Seen from a distance the flowers are rather dull, but in close-up  they
do have a certain attraction.

So much for the fragrant. A little further on I passed a clump of Iris foetidissima. I have often mentioned this plant as it is very common in the Byfield area. Its specific name refers to the pungent odour released if a stem is crushed, a smell which has caused it to be known as the Stinking Iris or the Roast Beef Plant. Foul indeed!

Yet untouched, the berries on this Roast Beef Plant may go if we
encounter a spell of nasty weather. Byfield, 15 January, 2020
Its berries, though tempting in appearance, have been left untouched. Is this because it has been a mild winter or are the berries rather distasteful? I suspect it is neither of these things. So tempting and abundant are the offerings of local bird feeders that thrushes and others perhaps simply can't be bothered.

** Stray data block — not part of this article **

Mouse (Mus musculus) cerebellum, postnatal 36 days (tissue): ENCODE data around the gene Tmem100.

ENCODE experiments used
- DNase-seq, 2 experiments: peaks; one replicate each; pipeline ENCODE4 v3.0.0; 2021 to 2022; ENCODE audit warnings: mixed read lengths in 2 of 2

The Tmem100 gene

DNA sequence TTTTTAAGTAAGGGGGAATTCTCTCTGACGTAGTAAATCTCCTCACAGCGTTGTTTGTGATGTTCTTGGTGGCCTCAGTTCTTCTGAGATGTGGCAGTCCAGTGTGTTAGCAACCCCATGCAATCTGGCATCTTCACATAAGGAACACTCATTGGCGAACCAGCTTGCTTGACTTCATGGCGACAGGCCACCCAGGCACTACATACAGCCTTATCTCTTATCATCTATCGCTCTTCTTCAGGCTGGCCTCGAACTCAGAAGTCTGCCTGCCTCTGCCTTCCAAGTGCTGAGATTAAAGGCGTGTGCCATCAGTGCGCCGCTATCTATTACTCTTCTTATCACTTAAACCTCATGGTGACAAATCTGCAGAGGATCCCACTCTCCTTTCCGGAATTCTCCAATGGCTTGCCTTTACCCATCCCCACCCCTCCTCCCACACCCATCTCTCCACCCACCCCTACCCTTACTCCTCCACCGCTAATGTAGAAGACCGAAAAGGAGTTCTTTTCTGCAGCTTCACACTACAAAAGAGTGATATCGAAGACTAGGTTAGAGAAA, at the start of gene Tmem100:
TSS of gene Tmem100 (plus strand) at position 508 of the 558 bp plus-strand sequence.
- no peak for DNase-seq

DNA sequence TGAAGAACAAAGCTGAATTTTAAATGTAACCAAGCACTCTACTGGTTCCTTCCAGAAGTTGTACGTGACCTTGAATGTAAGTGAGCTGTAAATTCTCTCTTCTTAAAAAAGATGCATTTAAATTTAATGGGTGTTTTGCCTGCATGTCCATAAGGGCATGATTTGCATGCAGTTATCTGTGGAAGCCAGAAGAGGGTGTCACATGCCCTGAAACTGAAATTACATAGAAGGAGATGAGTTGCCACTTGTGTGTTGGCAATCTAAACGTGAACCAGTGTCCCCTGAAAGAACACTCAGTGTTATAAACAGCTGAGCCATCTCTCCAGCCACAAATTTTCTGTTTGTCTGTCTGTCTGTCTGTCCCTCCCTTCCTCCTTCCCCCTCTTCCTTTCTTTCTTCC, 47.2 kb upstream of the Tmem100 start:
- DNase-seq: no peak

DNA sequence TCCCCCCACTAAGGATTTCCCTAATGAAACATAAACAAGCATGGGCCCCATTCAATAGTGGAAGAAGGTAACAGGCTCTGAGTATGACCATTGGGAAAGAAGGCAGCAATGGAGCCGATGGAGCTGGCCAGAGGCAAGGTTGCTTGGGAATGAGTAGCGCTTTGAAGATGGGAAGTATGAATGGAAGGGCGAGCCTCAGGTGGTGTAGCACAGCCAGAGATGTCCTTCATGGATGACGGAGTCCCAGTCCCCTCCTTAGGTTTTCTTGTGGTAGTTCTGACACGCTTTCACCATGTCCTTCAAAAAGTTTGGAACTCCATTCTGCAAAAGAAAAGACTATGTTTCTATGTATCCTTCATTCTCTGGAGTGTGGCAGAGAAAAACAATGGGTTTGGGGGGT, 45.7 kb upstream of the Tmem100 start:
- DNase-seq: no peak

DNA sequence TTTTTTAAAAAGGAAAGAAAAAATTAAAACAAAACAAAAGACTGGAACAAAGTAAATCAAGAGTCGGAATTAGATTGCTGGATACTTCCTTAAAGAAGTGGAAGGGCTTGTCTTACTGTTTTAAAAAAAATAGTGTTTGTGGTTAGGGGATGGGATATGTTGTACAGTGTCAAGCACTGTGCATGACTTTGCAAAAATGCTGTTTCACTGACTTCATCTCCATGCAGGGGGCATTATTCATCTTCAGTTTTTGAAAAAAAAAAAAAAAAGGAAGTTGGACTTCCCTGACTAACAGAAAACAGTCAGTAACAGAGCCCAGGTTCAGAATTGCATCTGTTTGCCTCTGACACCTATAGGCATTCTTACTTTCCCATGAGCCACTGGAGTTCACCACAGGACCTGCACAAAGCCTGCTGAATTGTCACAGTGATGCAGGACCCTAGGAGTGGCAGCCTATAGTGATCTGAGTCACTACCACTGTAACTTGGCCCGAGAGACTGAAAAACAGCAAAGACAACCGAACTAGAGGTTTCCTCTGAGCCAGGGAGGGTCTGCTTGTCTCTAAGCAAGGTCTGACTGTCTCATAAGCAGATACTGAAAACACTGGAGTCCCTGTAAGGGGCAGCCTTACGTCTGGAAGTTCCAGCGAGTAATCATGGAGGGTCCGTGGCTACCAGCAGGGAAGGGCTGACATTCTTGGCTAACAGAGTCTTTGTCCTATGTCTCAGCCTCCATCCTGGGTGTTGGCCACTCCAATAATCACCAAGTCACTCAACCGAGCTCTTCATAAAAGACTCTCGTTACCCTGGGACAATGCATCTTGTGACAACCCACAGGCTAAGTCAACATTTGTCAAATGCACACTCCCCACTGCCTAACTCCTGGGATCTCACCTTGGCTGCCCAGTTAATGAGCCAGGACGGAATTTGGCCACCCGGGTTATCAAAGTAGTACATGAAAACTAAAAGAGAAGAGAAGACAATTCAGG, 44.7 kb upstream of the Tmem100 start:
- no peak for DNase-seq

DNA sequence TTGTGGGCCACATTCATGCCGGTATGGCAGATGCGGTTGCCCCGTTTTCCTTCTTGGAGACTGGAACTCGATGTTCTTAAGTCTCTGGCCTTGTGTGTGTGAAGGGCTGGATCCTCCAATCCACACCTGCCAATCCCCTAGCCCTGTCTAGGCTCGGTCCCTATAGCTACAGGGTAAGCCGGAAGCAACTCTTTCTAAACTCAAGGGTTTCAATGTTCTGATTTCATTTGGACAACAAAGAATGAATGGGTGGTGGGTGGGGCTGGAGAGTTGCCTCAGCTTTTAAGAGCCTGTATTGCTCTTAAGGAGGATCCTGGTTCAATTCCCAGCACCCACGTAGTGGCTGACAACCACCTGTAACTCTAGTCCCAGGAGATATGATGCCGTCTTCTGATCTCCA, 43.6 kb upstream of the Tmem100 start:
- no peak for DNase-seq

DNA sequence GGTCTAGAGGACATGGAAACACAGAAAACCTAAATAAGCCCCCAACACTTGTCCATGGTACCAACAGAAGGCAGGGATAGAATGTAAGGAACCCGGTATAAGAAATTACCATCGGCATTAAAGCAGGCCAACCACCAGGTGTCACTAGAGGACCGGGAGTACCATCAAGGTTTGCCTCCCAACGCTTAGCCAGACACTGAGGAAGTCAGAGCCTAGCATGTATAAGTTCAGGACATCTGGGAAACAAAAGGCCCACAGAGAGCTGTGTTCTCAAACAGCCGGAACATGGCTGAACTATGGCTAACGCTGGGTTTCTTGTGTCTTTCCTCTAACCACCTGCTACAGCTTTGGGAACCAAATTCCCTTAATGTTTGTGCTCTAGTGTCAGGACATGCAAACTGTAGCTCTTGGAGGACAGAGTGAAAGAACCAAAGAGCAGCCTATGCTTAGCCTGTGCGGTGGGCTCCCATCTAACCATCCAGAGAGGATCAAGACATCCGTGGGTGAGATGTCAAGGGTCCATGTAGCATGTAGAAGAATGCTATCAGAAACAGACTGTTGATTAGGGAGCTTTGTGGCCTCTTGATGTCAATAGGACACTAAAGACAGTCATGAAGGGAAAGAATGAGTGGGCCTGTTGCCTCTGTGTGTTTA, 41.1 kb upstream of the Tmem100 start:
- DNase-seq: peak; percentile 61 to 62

The local brook had failed to cope with recent heavy rain. I turned on my
heel and left. Byfield, 15 January, 2020

As I have said, I gave the local pocket park a miss, not least because as I approached I could see that the adjacent stream had breached its banks, flooding local fields. It looked as though conditions underfoot would be pretty wet so I turned back.

The only other feature to catch my attention was an old stump bearing a nice growth of the fungus Auricularia auricula-judae. Once known as Jew's Ear it is now more often referred to as Jelly Fungus. The specimens I found were more than usually robust and, being edible, would have filled a pan nicely. I didn't bother.

A robust growth of Jelly Fungus on an old tree stump. Byfield,
15 January, 2020
The 50 pence piece I used for scale may have been gleaming in the bright sunlight but the weather was distinctly chilly. I did my shopping and scurried back to the warmth and comfort of my car. Wimp!

Monday, 13 January 2020

Times they are a-changin'

Now and then I slip in a snatch of poetry - usually no more than a quatrain - into my blog if it seems appropriate. But what do we now do with regard to winter? In the eighteenth and nineteenth centuries poets would rail against ice and snow and bitter gales; they would celebrate skating on the village pond. But those days are over, perhaps never to return. The fossil fuel companies will garner 'evidence' that climate warming is a myth, but anyone who takes the trouble to look at the true picture will know that winters will never be the same again.